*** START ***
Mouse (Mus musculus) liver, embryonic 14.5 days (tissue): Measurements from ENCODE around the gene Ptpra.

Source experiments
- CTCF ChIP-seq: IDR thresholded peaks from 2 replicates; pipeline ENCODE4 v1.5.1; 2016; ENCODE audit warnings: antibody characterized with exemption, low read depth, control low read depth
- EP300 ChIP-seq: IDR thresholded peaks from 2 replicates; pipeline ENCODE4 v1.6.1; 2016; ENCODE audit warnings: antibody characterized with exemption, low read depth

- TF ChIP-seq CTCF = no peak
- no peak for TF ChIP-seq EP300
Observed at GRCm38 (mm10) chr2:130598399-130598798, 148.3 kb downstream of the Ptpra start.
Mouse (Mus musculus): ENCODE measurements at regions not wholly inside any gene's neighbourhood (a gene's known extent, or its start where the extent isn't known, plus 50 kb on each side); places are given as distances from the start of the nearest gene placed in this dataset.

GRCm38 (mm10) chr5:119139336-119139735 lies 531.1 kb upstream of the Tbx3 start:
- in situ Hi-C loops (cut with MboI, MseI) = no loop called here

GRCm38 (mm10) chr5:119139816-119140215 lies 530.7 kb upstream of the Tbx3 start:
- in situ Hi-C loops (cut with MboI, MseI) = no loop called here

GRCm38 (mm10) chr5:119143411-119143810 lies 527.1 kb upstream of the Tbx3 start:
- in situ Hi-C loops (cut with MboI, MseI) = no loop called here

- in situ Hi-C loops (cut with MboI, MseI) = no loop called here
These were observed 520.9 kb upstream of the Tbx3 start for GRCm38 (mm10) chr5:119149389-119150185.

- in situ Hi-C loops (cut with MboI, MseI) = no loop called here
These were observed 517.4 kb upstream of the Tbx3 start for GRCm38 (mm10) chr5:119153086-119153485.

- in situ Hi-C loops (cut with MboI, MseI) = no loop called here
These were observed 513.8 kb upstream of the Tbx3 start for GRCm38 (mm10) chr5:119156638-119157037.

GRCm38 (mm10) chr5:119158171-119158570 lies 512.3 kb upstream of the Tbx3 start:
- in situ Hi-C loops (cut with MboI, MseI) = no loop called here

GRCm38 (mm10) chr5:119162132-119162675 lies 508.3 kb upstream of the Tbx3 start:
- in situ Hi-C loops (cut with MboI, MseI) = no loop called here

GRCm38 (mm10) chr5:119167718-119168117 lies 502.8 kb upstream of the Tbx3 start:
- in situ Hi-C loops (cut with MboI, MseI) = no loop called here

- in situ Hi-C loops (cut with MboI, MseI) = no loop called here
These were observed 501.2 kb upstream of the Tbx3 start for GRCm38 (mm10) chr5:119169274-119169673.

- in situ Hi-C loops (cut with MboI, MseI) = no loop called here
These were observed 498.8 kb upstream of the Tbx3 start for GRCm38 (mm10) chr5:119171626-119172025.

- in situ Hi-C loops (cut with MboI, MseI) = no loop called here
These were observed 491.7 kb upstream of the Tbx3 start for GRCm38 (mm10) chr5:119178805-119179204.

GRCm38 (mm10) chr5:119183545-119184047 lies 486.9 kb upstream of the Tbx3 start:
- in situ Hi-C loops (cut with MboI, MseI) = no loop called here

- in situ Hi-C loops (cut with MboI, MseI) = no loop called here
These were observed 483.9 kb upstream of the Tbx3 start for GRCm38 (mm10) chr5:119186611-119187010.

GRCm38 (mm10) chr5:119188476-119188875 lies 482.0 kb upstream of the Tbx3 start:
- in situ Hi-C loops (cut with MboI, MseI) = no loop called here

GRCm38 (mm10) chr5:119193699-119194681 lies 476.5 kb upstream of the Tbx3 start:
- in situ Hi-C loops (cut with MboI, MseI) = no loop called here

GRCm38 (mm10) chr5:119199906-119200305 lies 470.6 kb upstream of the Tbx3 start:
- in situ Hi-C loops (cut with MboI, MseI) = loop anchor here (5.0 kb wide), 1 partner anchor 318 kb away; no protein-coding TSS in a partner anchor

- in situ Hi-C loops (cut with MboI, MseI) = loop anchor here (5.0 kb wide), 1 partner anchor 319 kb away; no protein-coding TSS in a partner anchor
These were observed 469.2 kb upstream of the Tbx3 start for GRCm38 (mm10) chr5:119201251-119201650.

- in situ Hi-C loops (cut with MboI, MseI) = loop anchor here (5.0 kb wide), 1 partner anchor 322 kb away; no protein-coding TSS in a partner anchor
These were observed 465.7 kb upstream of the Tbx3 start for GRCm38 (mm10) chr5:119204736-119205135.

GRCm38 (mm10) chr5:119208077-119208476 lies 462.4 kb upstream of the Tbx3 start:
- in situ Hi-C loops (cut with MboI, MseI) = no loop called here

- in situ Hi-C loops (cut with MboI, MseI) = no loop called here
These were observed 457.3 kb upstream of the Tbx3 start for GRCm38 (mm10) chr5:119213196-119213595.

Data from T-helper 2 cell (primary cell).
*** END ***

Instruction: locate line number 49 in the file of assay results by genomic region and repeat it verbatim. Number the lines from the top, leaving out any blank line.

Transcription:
- in situ Hi-C loops (cut with MboI, MseI) = no loop called here